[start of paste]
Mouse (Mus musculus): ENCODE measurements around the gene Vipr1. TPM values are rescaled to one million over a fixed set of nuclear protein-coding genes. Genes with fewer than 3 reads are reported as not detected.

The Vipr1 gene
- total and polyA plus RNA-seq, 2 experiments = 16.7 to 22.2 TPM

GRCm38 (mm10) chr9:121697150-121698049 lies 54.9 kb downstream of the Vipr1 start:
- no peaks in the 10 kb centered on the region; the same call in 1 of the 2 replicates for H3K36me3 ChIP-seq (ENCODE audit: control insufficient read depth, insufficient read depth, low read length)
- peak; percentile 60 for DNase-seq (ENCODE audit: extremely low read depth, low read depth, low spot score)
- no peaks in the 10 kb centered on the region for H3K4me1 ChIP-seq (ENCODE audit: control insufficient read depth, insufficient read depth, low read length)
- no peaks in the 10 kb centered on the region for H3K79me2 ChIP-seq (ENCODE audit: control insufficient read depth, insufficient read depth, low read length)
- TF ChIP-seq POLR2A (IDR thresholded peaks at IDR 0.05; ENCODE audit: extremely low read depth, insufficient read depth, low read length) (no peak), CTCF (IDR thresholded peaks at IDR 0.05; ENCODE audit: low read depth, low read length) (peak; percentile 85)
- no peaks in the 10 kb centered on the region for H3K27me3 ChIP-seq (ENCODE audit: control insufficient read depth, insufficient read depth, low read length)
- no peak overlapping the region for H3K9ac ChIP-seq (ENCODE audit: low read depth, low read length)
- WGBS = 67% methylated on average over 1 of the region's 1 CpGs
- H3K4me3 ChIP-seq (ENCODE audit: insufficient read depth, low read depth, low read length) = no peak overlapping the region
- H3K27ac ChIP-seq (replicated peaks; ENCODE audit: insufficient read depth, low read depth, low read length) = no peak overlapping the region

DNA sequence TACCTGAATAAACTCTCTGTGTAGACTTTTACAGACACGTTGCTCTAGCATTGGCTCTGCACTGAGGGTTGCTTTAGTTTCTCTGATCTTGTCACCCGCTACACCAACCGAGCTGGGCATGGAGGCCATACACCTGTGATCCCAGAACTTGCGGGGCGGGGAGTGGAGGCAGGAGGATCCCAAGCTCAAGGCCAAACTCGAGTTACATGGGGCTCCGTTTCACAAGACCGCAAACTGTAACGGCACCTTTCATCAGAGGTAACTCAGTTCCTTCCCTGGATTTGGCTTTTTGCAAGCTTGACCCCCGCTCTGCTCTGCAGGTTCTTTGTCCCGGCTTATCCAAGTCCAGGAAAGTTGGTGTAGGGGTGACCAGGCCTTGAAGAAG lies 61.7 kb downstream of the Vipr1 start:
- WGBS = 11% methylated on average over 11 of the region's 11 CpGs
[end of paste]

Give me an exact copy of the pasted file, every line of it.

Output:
Mouse (Mus musculus): ENCODE measurements around the gene Vipr1. TPM values are rescaled to one million over a fixed set of nuclear protein-coding genes. Genes with fewer than 3 reads are reported as not detected.

The Vipr1 gene
- total and polyA plus RNA-seq, 2 experiments = 16.7 to 22.2 TPM

GRCm38 (mm10) chr9:121697150-121698049 lies 54.9 kb downstream of the Vipr1 start:
- no peaks in the 10 kb centered on the region; the same call in 1 of the 2 replicates for H3K36me3 ChIP-seq (ENCODE audit: control insufficient read depth, insufficient read depth, low read length)
- peak; percentile 60 for DNase-seq (ENCODE audit: extremely low read depth, low read depth, low spot score)
- no peaks in the 10 kb centered on the region for H3K4me1 ChIP-seq (ENCODE audit: control insufficient read depth, insufficient read depth, low read length)
- no peaks in the 10 kb centered on the region for H3K79me2 ChIP-seq (ENCODE audit: control insufficient read depth, insufficient read depth, low read length)
- TF ChIP-seq POLR2A (IDR thresholded peaks at IDR 0.05; ENCODE audit: extremely low read depth, insufficient read depth, low read length) (no peak), CTCF (IDR thresholded peaks at IDR 0.05; ENCODE audit: low read depth, low read length) (peak; percentile 85)
- no peaks in the 10 kb centered on the region for H3K27me3 ChIP-seq (ENCODE audit: control insufficient read depth, insufficient read depth, low read length)
- no peak overlapping the region for H3K9ac ChIP-seq (ENCODE audit: low read depth, low read length)
- WGBS = 67% methylated on average over 1 of the region's 1 CpGs
- H3K4me3 ChIP-seq (ENCODE audit: insufficient read depth, low read depth, low read length) = no peak overlapping the region
- H3K27ac ChIP-seq (replicated peaks; ENCODE audit: insufficient read depth, low read depth, low read length) = no peak overlapping the region

DNA sequence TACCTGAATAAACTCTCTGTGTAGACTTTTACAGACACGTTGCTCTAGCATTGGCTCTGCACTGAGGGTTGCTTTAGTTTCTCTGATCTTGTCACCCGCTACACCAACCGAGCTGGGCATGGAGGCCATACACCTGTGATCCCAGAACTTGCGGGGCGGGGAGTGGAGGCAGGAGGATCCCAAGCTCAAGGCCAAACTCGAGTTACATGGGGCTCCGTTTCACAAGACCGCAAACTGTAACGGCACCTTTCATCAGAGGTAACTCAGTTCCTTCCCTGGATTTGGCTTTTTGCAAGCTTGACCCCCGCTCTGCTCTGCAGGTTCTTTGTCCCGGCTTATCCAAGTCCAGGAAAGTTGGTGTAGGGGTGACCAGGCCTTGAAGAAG lies 61.7 kb downstream of the Vipr1 start:
- WGBS = 11% methylated on average over 11 of the region's 11 CpGs